The History of Money

It’s now the end of the month and most of us are left with little to no money (= broke) . This is because our paychecks usually arrive in the beginning of the month when we are loaded (= have a lot of money), but by the end of the month, we are penniless!

Our societies rely (= depend) on exchanging products (= give something and take something in return). For example: food for clothes or even a service like a haircut for soap! We do this with the help of money. But when did we start using money?

With the rise of early civilizations, humans had to think of a way to make this exchanging process easier. We needed to use something as a medium of trade for goods and services. Thus, came the invention of money! It took some time for paper money to emerge, as early humans used shell money, gold, salt and other commodities for exchanging goods.

Now, let’s watch a video on how gold was used a medium of exchange and how paper money emerged.

How did the history of money begin? Watch this video to find out:

The History of Paper Money:
https://www.youtube.com/watch?v=rPHTmGjoe2k

We will also understand how this system might be abused (= misused).

We hope you enjoyed learning a little about this day in history!

The Invention of Money and Currency:
https://www.youtube.com/watch?v=FuHQhGqZvY0

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Will Robots Take Our Jobs in the Future?

Machines are used to help us with our daily tasks.

They were used in the textile industry when there was a shortage of manpower (= number of people working). Machines helped us mass produce (= produce in large quantities/numbers) goods. Nowadays, we rely more and more on machines and robots to get through the day. However, some people are concerned (=worried) that they might lose their jobs since the development of artificial intelligence [A.I.] is taking over many positions worldwide!

For example, vending machines are used to buy things without the need for a cashier. This saves a lot of time for people but it also means that there are less jobs out there for people.

Now, some fast food chains like McDonald’s are using robots or e-kiosks as cashiers! This raised the debate (= a discussion in which there are different opinions) on whether robots would take most of our jobs in the future.

You may watch this video to see for yourself – McDonald’s Automated touch-screen cashier in New York City:

https://www.youtube.com/watch?v=aZqn2s9hzv0

There is also news about self-driving cars being tested and soon we might have trains, busses, cars without drivers on our roads and railways!

If this becomes real, a lot of people will lose their jobs; drivers, cashiers, factory workers… etc. Because of this, there is a call for a basic universal income. It means every citizen would get paid even if they are not working. However, this could lead to inflation (= an increase in the price of products).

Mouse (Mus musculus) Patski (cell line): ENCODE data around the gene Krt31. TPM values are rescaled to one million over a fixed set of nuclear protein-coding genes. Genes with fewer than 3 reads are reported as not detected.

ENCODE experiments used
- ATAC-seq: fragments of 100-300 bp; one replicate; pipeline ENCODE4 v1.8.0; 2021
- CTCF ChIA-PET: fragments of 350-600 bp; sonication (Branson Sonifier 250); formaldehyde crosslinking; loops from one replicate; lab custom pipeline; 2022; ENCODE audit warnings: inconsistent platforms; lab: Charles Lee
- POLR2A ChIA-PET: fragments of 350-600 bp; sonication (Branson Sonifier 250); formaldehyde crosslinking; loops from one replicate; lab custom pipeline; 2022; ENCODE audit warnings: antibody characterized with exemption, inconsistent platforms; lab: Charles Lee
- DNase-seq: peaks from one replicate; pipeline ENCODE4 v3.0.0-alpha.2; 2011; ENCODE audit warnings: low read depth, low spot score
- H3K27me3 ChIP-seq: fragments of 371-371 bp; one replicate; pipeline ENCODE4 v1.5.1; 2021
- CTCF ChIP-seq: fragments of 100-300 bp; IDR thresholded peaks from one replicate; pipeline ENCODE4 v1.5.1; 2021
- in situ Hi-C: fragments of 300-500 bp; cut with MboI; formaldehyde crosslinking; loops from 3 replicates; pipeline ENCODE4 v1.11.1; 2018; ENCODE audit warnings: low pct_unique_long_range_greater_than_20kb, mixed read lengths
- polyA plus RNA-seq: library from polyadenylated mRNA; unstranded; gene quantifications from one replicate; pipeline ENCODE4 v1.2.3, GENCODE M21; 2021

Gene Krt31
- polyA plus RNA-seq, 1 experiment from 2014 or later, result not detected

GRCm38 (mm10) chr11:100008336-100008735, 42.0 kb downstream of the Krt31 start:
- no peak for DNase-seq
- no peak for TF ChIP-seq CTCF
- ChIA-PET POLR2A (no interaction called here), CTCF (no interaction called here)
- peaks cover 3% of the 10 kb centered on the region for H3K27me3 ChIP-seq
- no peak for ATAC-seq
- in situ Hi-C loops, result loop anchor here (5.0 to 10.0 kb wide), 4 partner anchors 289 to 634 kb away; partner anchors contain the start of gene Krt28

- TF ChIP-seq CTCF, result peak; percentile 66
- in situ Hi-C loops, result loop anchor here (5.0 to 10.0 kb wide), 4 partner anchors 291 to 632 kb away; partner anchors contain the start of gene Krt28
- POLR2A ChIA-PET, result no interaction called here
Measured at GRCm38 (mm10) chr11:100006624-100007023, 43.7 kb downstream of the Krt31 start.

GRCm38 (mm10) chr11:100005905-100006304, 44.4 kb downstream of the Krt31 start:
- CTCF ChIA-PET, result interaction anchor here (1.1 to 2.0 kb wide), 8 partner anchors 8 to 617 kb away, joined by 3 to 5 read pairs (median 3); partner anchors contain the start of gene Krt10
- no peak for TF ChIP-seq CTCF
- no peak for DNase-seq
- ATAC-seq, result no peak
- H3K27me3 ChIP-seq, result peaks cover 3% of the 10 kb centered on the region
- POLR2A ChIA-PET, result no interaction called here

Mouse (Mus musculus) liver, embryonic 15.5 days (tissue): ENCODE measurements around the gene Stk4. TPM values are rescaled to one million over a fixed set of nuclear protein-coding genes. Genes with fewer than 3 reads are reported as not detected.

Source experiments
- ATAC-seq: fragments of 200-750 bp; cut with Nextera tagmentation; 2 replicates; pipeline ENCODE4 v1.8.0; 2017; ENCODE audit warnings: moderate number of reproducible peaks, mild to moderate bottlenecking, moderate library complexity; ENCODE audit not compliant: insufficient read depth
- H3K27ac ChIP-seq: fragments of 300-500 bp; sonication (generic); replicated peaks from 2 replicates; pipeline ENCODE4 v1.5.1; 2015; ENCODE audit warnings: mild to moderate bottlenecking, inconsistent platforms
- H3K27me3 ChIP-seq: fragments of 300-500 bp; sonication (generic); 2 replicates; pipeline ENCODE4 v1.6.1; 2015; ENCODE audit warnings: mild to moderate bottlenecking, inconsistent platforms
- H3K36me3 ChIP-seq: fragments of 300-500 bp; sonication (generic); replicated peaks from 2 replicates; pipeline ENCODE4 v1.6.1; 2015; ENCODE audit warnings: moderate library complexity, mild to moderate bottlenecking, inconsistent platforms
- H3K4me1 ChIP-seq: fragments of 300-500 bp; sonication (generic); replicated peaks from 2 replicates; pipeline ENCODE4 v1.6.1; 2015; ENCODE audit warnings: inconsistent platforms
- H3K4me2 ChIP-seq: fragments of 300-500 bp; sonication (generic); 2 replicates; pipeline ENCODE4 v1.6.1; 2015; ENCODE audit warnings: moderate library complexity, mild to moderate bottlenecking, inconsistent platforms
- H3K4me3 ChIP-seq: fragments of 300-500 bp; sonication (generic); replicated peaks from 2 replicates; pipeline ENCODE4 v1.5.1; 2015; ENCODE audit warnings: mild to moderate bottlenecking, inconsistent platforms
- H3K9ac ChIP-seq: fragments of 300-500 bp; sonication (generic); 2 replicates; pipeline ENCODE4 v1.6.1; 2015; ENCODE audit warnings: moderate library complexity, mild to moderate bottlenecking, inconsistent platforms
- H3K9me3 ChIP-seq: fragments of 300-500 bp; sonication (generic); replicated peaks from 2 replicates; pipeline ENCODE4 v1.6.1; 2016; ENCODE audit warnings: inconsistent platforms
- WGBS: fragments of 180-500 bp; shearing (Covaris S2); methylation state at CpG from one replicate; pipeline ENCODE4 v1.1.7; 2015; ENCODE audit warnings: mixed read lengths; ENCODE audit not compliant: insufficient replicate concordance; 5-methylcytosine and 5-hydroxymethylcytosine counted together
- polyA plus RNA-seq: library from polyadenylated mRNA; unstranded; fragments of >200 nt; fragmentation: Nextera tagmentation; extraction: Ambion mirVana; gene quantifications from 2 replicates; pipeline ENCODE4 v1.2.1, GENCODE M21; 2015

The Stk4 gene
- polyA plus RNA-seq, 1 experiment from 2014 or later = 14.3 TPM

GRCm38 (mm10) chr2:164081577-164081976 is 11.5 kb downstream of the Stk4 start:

Here is an interesting video about Automated Economy Explained: Mechanics of a Basic Income:

https://www.youtube.com/watch?v=OEkT14RBzDI

This piece covers these topics:

Introducing The Human Touch: Positive Language

With an increasing number of automated systems in our daily lives (automated receptionist answering our calls to the bank, e-kiosks/automated cashiers at McDonald’s, vending machines, etc.), how can businesses that still hire real people ensure our customers have access to the “human touch” in our transactions?

One method is to practice using positive language when delivering customer service – this differentiates the customer experience between a human and a robot. It is extremely important that all employees who handle the frontline in sales, marketing and customer service use as much positive language as possible when communicating with clients.

Positive customer service language always focuses on actions that can be done rather than what cannot be achieved.

Refer to the chart below for some of the differences between negative (on the left) and positive language (on the right).

Did you know?

  • *Satisfied customers tell 4 to 5 others
  • *Dissatisfied customers tell 9 to 12 others
  • *Only 4% of dissatisfied customers complain. If you respond within 24 to 48 hours,
    82–95% of them will do business with you again
  • [*The above statistics were taken from: https://www.trainingfolks.com/blog/customerservice-training-training-consultants]

    It has been shown that positivity in our choice of words have an excellent impact on enhancing customer experience. You can practice making this a habit by using positive phrases even between colleagues and your superiors, not just with customers.

    So start using positive language today to add the human touch back into our daily lives!

    Until next time, wishing you positive energies throughout your week!